On LinkedIn, Michael Jon Lazar, Software Executive at Readycloud said. “#1 Tip: Leave me alone and let me do my work.”
People need to have “Deep work” chunks of time where they can dive deep into immersive projects. Don’t expect them to be always available via chat. You can set an understanding that you’ll call each-other if it’s urgent.
8. Set extra clear deadline expectations and accountability
Let people know what your priorities are so they can support your objectives. Ask them to tell you when they think a project will be done. Hold each other to account, invite them to do the same with you too. Use a project management tool like Trello/ Asana/ Monday.com to have visibility and track this. (Hubspot)
Steli at Close says, “Close use deadlines as an important tool to maintain momentum and focus, and to make sure that projects that involve multiple people move along at a fast pace, and there are fewer bottlenecks.”
9. A pictures worth 1000 words
Ask everyone to get pictures up on their Gmail/ outlook / zoom or anywhere you can. We have really primal brains that respond well to faces. It a simple way to help us remember who we’re working with. (Wayne Turmel, Co-founder of the Remote leadership)
10. A video is worth a 1000 Pictures.
In person, about 50-70% of your communication comes through body language. Don’t neglect the significance of your face and your hands, especially when you’re having difficult conversation. Get on video at-least once a day, ideally more (Wayne Turmel, Co-founder of the Remote leadership).
11. Encourage your team to take lot of rest
Make this new way of working fun for your team. Encourage them to take a long lunch, Don’t expect them to sit indoors all day and then only have night to them selves.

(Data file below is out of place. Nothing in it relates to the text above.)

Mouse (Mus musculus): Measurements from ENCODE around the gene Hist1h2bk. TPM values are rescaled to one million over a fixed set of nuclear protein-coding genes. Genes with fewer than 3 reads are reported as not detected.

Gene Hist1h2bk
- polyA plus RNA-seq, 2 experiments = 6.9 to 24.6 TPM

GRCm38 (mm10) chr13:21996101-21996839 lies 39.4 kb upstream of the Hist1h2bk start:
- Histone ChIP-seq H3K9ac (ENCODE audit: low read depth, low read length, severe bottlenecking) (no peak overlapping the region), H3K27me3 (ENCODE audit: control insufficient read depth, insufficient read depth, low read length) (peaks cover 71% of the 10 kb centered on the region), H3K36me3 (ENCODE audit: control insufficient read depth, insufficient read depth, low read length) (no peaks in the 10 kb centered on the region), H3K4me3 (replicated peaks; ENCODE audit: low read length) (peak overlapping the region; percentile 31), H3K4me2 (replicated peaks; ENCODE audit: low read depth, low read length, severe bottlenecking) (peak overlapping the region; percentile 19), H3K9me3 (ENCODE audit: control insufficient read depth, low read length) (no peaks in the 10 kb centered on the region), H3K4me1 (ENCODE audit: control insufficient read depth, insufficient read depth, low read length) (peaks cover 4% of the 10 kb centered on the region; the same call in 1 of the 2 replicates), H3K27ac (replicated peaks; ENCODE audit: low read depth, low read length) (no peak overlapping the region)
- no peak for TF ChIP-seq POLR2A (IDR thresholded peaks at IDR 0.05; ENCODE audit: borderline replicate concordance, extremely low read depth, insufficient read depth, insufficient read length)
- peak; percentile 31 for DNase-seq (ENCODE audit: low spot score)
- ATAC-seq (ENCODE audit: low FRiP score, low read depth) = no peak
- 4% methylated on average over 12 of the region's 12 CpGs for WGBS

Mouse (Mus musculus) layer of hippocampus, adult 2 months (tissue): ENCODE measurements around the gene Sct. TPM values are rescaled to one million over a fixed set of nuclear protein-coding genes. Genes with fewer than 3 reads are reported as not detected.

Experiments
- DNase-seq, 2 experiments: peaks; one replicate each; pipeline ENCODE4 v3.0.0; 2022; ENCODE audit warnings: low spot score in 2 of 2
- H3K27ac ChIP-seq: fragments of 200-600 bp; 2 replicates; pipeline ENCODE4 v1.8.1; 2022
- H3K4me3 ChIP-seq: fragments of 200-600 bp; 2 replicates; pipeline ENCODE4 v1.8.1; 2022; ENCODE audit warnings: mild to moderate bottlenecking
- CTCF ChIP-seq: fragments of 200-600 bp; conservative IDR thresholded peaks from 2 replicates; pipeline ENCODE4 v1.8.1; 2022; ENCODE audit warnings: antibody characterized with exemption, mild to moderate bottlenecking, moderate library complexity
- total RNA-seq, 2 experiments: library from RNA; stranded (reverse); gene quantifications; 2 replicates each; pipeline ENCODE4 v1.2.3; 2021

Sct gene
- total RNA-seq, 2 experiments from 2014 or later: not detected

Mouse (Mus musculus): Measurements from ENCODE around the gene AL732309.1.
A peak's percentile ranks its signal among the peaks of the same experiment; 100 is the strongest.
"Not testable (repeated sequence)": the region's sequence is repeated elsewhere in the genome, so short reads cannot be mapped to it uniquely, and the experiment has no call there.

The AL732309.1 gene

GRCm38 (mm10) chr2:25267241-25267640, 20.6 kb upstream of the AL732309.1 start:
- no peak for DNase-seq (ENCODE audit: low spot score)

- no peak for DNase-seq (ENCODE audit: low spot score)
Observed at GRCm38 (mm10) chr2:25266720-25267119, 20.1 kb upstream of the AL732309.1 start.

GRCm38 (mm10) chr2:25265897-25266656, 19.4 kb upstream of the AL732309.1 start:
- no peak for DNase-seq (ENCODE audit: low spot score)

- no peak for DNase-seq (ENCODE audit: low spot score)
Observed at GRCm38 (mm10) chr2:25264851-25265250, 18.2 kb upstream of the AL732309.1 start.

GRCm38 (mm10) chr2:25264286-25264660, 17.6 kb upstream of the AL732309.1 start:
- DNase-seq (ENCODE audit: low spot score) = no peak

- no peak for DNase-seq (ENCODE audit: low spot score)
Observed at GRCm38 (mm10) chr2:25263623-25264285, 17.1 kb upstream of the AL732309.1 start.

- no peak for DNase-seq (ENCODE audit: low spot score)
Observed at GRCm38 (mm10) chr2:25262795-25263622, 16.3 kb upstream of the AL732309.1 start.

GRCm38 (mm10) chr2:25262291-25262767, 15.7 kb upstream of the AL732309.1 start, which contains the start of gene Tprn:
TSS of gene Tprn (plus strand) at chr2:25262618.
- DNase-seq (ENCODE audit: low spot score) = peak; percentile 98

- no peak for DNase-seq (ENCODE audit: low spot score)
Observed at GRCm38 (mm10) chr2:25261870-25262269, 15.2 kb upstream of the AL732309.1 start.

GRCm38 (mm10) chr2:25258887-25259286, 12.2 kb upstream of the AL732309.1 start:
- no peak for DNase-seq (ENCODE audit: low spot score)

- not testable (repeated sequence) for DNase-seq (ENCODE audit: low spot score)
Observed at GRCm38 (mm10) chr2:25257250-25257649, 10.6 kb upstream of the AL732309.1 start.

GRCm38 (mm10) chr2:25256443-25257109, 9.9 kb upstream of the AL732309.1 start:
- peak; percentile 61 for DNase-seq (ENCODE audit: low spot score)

The key benefit of being at home is a huge amount of flexibility. Trust that your team will do the work you’ve asked them to do and make sure they don’t burn out doing it.
Coronavirus (Covid-19) could be with us for months. You need to think about the marathon your people are about to endure. Don’t let them fatigue!
12. Document decisions and progress.
Shawn Ragell Partnerships Lead at Close.com says: “Write things down. Documentation and historical context is invaluable for remote teams.”
At Steamed Egg we’ve started using Notion as our digital workspace. It’s serves as a Wiki for training, a place to store new ideas and also great for recording decision making. Create a 100% accessible log of what’s being decided. Including your team’s own “Remote Working Standards”. Keep it current so you can all see whats happening and the progress being made on projects.
13. Keep your time commitments
The last nugget is from me. Far from being an expert on this, I must confess I have the temptation to be much more relaxed about time at home – I’m guessing I can’t be the only one?
Keeping phone/ video call commitments religiously will trickle through to your team. Keep them as if you were meeting a customer in the office. If you as leader start to turn up late, you’re team will follow suit. Conclusion
Many of us have be forced into adopting a full time remote working policy in 2020. We should try to milk the situation for as many positives as possible. This could be the start of a new era of flexible working that boost work-life balance.
It’s looking likely we’re going to be working like this for the next few months so approach the situation with a long term mind set. Lay out the standards and expectations you and your team will hold each-other too. Let them know what it’s ok by you so they can relax knowing when they are and aren’t overstepping boundaries.
Get good at this before everyone else does. According to Hubspot 51% of workers would change jobs for a role that offered remote flexitime. That number is likely to increase as more people get a taste of the #remotelife .